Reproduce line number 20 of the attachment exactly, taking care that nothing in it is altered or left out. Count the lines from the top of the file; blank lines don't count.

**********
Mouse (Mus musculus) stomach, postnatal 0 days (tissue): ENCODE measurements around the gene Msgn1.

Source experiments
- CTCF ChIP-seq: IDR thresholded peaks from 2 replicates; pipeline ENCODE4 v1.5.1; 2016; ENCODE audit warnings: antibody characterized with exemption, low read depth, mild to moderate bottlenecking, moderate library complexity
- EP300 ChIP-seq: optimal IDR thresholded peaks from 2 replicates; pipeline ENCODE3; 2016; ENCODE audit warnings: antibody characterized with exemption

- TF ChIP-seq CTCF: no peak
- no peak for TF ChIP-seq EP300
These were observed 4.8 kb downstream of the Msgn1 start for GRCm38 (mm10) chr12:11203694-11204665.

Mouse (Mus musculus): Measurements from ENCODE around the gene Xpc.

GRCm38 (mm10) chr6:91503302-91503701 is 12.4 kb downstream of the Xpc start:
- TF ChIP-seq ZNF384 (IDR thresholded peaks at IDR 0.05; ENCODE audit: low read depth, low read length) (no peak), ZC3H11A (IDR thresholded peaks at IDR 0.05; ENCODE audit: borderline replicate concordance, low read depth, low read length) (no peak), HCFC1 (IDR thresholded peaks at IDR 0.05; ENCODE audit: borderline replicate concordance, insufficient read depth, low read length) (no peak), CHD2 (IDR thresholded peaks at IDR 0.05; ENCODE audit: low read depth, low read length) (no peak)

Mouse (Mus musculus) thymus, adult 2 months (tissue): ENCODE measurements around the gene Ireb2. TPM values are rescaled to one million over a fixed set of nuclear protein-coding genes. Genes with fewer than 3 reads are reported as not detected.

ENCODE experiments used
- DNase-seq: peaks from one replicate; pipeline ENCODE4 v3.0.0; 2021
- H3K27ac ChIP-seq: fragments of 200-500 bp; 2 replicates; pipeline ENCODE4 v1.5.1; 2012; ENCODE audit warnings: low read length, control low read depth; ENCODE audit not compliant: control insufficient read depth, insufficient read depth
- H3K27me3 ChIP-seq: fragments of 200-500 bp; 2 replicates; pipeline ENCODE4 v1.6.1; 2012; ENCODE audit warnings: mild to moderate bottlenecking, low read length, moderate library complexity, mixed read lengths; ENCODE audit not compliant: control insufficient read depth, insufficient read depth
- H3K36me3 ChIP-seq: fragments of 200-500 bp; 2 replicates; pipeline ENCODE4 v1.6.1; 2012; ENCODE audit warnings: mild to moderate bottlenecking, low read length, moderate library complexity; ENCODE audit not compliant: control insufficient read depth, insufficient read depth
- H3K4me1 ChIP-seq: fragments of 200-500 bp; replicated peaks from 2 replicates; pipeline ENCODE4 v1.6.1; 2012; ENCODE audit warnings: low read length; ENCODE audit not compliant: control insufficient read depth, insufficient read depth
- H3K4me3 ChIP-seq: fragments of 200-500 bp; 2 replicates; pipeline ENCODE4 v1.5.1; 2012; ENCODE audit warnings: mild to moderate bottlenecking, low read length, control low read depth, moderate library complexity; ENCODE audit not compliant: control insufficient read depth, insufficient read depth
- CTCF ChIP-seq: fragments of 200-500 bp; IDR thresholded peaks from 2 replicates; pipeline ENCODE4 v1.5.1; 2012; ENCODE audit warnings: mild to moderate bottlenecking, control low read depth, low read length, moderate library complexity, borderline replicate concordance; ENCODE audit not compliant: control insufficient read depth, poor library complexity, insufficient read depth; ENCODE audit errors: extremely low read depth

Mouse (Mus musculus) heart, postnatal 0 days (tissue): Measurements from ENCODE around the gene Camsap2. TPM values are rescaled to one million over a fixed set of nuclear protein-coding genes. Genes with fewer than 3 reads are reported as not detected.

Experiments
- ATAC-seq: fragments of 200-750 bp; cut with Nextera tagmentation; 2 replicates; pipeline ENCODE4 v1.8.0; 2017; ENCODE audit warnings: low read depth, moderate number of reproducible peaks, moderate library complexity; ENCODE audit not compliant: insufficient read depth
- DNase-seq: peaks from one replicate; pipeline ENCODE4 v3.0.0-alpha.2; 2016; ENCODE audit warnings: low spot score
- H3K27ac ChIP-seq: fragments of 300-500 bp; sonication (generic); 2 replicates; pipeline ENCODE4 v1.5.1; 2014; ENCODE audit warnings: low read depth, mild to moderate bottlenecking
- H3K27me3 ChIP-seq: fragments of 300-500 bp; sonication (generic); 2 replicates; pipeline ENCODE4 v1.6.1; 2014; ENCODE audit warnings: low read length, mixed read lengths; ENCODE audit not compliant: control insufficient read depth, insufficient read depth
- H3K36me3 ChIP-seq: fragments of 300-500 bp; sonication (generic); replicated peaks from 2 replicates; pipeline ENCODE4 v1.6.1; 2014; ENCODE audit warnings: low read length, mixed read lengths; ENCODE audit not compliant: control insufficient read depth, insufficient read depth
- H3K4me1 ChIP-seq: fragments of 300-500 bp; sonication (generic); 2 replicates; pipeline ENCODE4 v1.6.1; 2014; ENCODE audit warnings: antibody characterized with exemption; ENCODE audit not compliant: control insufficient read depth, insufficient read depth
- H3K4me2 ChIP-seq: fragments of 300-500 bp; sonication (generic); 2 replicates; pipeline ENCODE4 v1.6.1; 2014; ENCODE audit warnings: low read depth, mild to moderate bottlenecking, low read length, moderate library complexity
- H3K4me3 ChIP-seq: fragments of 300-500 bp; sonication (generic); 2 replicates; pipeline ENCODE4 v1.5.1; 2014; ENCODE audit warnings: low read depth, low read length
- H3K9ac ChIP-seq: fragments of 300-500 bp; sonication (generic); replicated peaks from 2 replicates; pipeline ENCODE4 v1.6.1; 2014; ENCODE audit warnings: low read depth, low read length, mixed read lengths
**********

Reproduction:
Mouse (Mus musculus) heart, postnatal 0 days (tissue): Measurements from ENCODE around the gene Camsap2. TPM values are rescaled to one million over a fixed set of nuclear protein-coding genes. Genes with fewer than 3 reads are reported as not detected.